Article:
How to maintain Sealed Floors
Cleaning & Maintenance … Importance of Rinsing There is not a week that goes by that someone doesn't call or e-mail me about the appearance of the sealer on their interior decorative concrete floors. These residential and commercial property owners seem to be mystified as to why their floors finishes are dull, being eaten away, or have become less slip/fall resistant. They start off trying to get validations as to their belief that it was the quality of the sealer or the workmanship of the contractor that applied it.
My first question is “how are you cleaning it and what cleaning product are you routinely using? 90% of the time I come to the conclusion that they simply have not been cleaning and maintaining their interior decorative concrete flooring properly. Professional contractors in a majority of cases do provide their customers with Proper Care & Maintenance literature” which clearly states: (1) type of cleaning solutions, detergents, and sanitizers that they can use, as well as those that should not be used; (2) step by step routine cleaning procedures and types of cleaning equipment that is acceptable; (3) and stress the fact the surface is stain resistant, not stain proof (ie: spills should be cleaned before they have a chance to sit, eat into, or discolor the surface).
Failure of the residential or commercial property owner to read, heed, and abide by cleaning and maintenance instructions will result in them vandalizing their own floors!” The primary problem seems to stem from the failure to rinse thoroughly after cleaning with acceptable detergents, sanitizers, degreasers, or other solutions. No one would ever wash their vehicle with a soapy solution or remove road tar/foreign matter with spot cleaners, then fail to rinse thoroughly… in fact they would also use a lint free towel to remove the water spots on the finish. All washing machines have a rinse cycle for a reason. Everyone rinses off the soap from their body when showering. No one would wash dishes without rinsing off the all the detergent.
So why is common sense so lacking when it comes to thorough rinsing of their interior decorative concrete floors after cleaning? Simply mopping a floor, many times using the same detergent saturated string or sponge mop to rinse, has little effect as related to effectively removing all remaining film like residues that will build up over time. Failure to rinse not only leaves soap and film build residues which distract from the appearance of sealers, but also can result in dangerous consequences due to the associated reduction in slip/fall resistant properties. Shoe soles and bare feet can not come in direct contact with a floor that has a build up of soap residues, greasy/oily films, or other foreign matter that remain on the floor after cleaning; therefore, accidental injuries will occur which you as the applicator can not be held responsible for, nor have the ability to foresee or deter. Furthermore, remaining residues can be aggressive in nature causing the sealer to be eaten away over a relatively short period of time if the floor is not rinsed thoroughly with fresh water after each routine cleaning.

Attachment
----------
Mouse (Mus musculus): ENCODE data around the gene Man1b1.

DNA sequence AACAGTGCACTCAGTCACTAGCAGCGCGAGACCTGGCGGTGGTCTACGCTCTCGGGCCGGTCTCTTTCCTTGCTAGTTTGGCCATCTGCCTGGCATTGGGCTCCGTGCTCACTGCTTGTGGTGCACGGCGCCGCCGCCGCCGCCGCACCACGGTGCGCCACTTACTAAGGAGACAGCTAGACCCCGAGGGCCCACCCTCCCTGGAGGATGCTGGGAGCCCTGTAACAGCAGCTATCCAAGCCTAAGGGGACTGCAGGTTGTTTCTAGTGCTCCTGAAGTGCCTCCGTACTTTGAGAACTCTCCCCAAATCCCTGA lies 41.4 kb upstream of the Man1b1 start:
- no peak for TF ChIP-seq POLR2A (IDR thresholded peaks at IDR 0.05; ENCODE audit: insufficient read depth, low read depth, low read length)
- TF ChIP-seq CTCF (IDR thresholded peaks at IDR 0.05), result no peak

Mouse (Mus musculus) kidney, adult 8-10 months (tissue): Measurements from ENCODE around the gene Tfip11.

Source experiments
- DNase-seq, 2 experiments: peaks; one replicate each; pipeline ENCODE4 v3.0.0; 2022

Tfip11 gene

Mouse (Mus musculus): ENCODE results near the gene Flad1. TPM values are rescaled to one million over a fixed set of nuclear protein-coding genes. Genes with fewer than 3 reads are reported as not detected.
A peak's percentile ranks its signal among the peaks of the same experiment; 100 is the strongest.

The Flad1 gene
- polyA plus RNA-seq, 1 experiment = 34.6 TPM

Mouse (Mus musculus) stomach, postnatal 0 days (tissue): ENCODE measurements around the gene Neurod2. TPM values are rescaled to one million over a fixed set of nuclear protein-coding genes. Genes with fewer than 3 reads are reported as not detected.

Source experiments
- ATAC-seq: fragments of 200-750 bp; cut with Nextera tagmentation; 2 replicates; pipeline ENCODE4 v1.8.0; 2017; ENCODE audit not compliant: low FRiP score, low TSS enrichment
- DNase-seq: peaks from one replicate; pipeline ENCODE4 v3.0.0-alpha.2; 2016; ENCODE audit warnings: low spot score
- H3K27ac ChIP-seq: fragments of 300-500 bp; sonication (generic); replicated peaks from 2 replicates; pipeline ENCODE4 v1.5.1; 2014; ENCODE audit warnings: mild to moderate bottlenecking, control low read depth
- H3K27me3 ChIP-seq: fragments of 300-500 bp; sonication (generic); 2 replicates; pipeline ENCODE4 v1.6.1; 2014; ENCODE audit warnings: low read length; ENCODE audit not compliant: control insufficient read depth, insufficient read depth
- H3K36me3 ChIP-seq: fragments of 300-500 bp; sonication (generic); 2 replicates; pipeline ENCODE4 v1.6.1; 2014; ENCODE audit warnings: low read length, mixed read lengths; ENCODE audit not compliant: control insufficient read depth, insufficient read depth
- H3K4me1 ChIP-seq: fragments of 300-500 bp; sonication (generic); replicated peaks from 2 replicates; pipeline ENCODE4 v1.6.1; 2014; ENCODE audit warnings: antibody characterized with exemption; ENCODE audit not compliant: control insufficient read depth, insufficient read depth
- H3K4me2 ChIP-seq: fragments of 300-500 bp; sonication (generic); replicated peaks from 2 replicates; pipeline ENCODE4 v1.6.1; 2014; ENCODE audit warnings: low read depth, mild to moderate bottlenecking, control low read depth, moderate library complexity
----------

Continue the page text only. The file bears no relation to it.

No contractor or sealer manufacturer can be expected to stand behind the performance, clarity, or longevity of a sealer when the property owner has clearly failed to follow ordinary good housekeeping guidelines as related to proper cleaning and maintenance. Procedures should be:
- Apply the approved types of cleaning solutions (detergent, sanitizer, degreaser, etc.), taking care to properly dilute them as specified in warm water.
- Allow solution/solutions used to sit for 5 minutes in order to break down the dirt, grime, grease/oil, and foreign matter.
- Scrub the floor with soft bristle broom, or if heavily soiled with a light duty floor scrubber.
- Rinse with plenty of fresh water. If there are drains, use a squeegee to push the rinse water towards them. On floors that do not have drains, use a wet vat to remove rinse water.
- Repeat above
The use of a steam cleaner is another acceptable cleaning method, used along with above. Again, a mop is the least effective method to clean a floor. If a mop is used the floor must be rinsed several times until all rinse water is clean and free of residues. If you would like a copy of a generically written Proper Cleaning & Maintenance form that has proven to be quite valuable, please click here to download. This form, or one similar to it with your own modifications, should be used in duplicate. Upon completion of a project you/contractor sign the form, as well as your customer, with both retaining one of the duplicate copies. If at any point in time the property is sold, the original residential or commercial property owner will be responsible for passing their copy of the form onto the new owner.
Should anyone ever state they did not know how to properly care for and maintain their floors you will have signed written evidence to the contrary; thereby, limiting a legal case being filed against your company for workmanship or materials used should they ever attempt to take defensive action (ie: the fault clearly being their own due to failure to perform good housekeeping practices and the following of proper cleaning and maintenance guidelines). Generally speaking, property owners are quite proud of their investment in a decorative concrete surface and will follow proper cleaning and maintenance instructions in order to shield it from harm and assure its longevity.
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